I did one recently which had a scale of 1-9. I gave 5-7 for most of the items and then was informed later that anything below 7 was considered "poor" despite my being honest in my belief that I was giving quite good scores to the questions asked. This was supposed to be an "open, transparent and anonymous" corporate-wide survey, yet they did not make clear how the scoring worked befoirehand.

        1. Swarthy

          Re: Reviews Business

          I'd be more concerned about the "anonymous" part of the survey where they got back to you to critique your "anonymous" answers.

          1. John Brown (no body) Silver badge

            Re: Reviews Business

            No, that was general comments and feedback on the survey results.

            If it wasn't truly anonymous, there'd be fewer people in my department now :-)

        2. imanidiot Silver badge

          Re: Reviews Business

          This malarkey is exactly why I simply don't bother providing reviews anymore. They're mostly so manipulated that there's precisely zero value in actually filling them out and quite often it's actually even detrimental to someone. (Had this a while back where a salesperson selling me my new couch begged me to give at least a 7 or higher on everything as anything below that was considered a bad mark and reason for docked bonuses and even potentially sacking. Too many 7s in itself was already considered a bad thing. This in the Netherlands where giving anyone 7 or higher is usually already high praise in itself. Simply not filling out the forms was apparently not used against them, so that's what I did. )

  8. imanidiot Silver badge

    ignore 5 star reviews

    In general I ignore any 5 star review, they're generally useless and either bought or "the box looks good, will try it tomorrow" (Why are you writing a product review if you haven't even taken it out of the box!!). The 2 to 4 star range is generally where you find the real reviews, where people actually talk about the negatives and share real user experiences in a way that allows me to judge if a product meets expectations.

    In particular I also avoid buying anything from Amazon.

    1. Andy Non Silver badge

      Re: ignore 5 star reviews

      I tend to sort the reviews by "Most Recent" that way you often get past the older flush of fake reviews to the more current real reviews of people who actually disliked the item for whatever reason.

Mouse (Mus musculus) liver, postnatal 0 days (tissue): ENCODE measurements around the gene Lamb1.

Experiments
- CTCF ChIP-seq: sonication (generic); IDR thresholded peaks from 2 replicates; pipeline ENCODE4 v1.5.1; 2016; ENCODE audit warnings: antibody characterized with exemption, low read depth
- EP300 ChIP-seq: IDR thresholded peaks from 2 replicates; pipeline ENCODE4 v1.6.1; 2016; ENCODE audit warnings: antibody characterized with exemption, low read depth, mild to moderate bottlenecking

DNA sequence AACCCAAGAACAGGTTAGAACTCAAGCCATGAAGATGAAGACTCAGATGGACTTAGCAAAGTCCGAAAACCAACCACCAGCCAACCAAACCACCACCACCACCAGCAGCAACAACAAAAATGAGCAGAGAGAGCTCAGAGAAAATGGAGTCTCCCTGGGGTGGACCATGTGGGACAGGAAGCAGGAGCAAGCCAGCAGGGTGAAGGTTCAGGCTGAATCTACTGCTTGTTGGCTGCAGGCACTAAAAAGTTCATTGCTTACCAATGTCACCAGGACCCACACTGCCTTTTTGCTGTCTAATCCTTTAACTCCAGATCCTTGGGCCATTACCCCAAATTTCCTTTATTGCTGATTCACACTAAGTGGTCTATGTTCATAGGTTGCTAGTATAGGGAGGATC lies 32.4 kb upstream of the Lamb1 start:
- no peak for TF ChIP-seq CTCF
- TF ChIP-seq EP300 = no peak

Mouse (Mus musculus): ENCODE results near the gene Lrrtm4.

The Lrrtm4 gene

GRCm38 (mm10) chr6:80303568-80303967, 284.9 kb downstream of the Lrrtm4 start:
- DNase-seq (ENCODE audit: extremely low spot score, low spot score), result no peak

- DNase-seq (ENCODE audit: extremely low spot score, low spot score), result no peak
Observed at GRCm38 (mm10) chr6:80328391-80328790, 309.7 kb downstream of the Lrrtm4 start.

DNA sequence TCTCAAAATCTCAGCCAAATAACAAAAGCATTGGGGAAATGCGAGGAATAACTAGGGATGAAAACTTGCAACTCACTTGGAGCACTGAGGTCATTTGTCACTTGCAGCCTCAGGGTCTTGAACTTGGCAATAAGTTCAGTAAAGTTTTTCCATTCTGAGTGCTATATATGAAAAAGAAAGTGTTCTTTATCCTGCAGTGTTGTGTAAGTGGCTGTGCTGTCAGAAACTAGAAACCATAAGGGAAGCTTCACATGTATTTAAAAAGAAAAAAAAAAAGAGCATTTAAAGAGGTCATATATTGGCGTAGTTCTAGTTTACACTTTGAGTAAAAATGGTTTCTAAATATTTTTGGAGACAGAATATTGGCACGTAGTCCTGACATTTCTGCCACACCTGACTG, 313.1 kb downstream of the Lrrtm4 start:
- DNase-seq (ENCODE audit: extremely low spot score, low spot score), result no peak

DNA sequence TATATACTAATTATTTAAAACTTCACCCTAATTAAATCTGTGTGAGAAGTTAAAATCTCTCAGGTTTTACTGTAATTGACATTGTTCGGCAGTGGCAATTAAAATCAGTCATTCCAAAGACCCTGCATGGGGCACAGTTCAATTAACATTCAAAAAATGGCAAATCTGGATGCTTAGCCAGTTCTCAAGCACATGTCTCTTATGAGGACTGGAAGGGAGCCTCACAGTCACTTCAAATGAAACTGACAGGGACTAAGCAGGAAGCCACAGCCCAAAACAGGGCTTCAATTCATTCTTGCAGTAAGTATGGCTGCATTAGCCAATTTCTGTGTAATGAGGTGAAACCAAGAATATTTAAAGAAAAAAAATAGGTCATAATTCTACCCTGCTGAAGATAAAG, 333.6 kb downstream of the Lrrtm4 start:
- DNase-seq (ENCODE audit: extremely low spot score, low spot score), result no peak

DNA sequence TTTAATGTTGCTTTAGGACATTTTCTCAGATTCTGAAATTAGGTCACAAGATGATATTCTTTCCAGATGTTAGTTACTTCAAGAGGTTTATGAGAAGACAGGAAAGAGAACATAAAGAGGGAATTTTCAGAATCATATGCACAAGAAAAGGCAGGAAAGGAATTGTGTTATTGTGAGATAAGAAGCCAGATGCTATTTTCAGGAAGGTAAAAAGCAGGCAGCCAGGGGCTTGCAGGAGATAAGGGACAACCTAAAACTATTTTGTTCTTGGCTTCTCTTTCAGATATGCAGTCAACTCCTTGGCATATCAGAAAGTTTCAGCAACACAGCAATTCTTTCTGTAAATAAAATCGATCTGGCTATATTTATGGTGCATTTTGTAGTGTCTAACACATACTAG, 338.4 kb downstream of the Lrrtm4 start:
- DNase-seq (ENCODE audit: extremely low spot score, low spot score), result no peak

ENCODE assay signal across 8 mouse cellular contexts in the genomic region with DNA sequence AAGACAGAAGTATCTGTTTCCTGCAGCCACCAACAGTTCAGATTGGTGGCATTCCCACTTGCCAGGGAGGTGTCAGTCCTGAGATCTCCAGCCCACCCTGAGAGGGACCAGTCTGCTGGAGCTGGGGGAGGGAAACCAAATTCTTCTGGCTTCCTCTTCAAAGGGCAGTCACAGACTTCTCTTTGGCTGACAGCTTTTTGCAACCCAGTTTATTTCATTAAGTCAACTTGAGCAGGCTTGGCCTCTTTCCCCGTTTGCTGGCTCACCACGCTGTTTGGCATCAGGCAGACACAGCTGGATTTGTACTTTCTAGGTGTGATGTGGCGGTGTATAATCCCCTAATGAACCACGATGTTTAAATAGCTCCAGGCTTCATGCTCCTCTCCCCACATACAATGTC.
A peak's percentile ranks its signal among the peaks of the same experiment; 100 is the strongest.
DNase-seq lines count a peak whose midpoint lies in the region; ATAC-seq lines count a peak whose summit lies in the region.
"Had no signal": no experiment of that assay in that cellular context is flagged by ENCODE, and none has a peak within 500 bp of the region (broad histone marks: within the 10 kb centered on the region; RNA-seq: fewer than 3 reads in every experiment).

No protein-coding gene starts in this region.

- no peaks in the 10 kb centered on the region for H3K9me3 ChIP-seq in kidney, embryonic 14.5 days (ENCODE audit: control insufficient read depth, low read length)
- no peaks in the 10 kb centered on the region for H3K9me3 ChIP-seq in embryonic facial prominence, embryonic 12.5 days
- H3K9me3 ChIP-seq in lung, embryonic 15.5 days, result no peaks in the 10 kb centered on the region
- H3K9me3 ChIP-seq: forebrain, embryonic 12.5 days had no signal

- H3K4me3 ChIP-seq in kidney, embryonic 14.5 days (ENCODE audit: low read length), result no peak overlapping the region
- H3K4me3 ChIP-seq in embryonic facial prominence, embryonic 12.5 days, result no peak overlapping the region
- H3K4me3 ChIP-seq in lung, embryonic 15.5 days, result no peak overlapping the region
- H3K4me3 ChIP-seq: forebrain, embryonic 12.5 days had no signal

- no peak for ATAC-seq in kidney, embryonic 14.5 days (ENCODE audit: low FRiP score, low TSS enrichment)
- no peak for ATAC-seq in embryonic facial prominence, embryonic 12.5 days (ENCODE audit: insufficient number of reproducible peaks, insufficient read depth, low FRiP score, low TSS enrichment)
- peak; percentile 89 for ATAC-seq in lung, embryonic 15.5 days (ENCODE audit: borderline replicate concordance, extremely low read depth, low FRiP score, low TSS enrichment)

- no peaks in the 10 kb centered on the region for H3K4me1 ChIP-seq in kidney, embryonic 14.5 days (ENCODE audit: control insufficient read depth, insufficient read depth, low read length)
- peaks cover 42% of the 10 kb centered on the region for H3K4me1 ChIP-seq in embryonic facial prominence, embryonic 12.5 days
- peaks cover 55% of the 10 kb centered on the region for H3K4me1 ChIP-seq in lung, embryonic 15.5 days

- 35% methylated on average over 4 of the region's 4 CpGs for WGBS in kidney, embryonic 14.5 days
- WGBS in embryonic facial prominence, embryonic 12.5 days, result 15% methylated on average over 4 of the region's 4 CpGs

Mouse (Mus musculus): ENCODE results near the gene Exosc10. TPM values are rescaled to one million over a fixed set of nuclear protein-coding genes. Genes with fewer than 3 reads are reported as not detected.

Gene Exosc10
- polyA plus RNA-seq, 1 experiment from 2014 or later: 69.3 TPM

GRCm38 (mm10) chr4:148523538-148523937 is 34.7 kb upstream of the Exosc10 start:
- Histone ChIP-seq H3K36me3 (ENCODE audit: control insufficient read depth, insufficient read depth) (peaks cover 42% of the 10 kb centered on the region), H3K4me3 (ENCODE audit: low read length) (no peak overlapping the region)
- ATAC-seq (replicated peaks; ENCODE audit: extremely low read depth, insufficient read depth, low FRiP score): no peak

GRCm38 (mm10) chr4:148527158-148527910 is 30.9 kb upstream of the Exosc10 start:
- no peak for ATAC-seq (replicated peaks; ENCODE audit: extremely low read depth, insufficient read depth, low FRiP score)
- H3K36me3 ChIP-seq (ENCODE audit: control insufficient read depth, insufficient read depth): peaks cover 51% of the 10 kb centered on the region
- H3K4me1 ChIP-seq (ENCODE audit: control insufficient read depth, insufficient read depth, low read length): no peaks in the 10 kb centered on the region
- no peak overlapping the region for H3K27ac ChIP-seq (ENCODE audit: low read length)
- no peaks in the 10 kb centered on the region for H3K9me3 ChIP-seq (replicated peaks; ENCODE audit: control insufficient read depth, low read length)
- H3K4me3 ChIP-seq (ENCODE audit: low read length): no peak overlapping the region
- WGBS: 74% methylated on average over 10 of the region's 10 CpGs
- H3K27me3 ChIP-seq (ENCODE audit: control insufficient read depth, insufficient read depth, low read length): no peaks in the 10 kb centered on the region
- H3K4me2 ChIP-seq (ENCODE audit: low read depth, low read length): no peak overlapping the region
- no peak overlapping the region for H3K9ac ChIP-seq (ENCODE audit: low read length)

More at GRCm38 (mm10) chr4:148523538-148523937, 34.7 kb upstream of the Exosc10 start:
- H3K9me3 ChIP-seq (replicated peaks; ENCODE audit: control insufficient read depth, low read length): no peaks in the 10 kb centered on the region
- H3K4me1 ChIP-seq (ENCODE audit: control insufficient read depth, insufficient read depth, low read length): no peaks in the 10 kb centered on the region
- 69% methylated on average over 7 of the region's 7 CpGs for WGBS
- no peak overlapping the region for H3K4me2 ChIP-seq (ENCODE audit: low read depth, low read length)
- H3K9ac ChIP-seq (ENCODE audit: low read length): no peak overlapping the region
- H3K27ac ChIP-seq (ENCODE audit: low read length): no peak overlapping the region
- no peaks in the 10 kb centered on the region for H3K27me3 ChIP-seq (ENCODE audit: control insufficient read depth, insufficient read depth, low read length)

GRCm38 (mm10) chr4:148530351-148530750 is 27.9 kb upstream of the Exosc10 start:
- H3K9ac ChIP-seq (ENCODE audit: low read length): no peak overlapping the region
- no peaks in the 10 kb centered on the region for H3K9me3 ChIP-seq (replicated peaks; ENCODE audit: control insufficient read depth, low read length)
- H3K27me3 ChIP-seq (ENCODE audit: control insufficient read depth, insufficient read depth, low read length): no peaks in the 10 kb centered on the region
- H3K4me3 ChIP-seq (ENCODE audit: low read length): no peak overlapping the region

9. Wyrdness

    Amazon's sorting algorithm

    Amazon's own algorithms don't help here. You can sort by 'average customer review' to see the highest rated products. However, Amazon seems to sort by a simple mean average, so a product with just a handful of (possibly fake) 5 star reviews is placed higher than one that has gained thousands of genuine positive reviews. They really need some kind of weighted average that takes into account the number of reviews.

    1. Julz

      Re: Amazon's sorting algorithm


      1. Swarthy

        Re: Amazon's sorting algorithm


    2. Prst. V.Jeltz Silver badge

      Re: Amazon's sorting algorithm

      They really need some kind of weighted average that takes into account the number of reviews.

      That would work, and i guess i'd use it, but it does seem a little unfair on smaller suppliers just starting out but providing top quality goods and service

  10. sitta_europea Silver badge

    Not necessarily saying that the sentiment doesn't resonate here, but...

    "Good luck deciding which toxic monopolist deserves your sympathy in this fight"

    ...I'm not sure that this isn't actionable.

    1. nintendoeats Silver badge

      Re: Not necessarily saying that the sentiment doesn't resonate here, but...

      If you were the leadership of one of those companies, would you want to prompt any public discussion about the question "am I a toxic monopolist"?

  11. sitta_europea Silver badge

    Caveat emptor.

  12. John Brown (no body) Silver badge

    "Our teams stop millions of suspicious reviews before they're ever seen by customers"

    See subject line. Clearly either they are still not doing enough to solve the problem or their entire system is totally broken and it's time to go back to the drawing boards!

  13. Tony W

    Dishonest trading

    Amazon knows that a substantial proportion of its reviews are fake, but makes no attempt to warn unwary customers. The fact (if it is one) that they are doing what they can to catch fake reviews is no excuse for not telling people the actual situation.

    Also they concatenate reviews from different products or significantly different versions of the same basic item, to inflate the number of reviews. They must know this but they keep doing it.

    I don't like dealing with dishonest people or organisations and I won't buy from them except on the rare occasions when they have something I need but can't get elsewhere. The Amazon cost saving is often an illusion, it takes a few more clicks to check but they are by no means always the cheapest option.

    1. YetAnotherXyzzy

      Re: Dishonest trading

      I came to say this but Tony W beat me to it. Long ago I made Amazon my vendor of last resort for the same reasons. I can't say I miss them.

  14. Matter_of_Perspective

    Pays random $10 to leave a false review - illegal.

    Pays celeb super star $8m to pretend to drink your fizzy pop that's absolutely fine.

    Wonder why that is?

    1. JWLong

      Wonder why that is?

      Because taxes were paid on the 8 million.

    2. Prst. V.Jeltz Silver badge

      Dontes $10,000,000 to Tory party funds in hopes regulations will be changed in {insert industry}

      Thats all fine too apparently